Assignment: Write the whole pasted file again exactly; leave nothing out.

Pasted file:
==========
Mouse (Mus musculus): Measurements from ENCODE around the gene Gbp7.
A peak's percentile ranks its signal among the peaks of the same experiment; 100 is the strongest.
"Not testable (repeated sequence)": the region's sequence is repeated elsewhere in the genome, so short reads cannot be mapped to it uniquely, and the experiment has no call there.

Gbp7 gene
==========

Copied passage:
Mouse (Mus musculus): Measurements from ENCODE around the gene Gbp7.
A peak's percentile ranks its signal among the peaks of the same experiment; 100 is the strongest.
"Not testable (repeated sequence)": the region's sequence is repeated elsewhere in the genome, so short reads cannot be mapped to it uniquely, and the experiment has no call there.

Gbp7 gene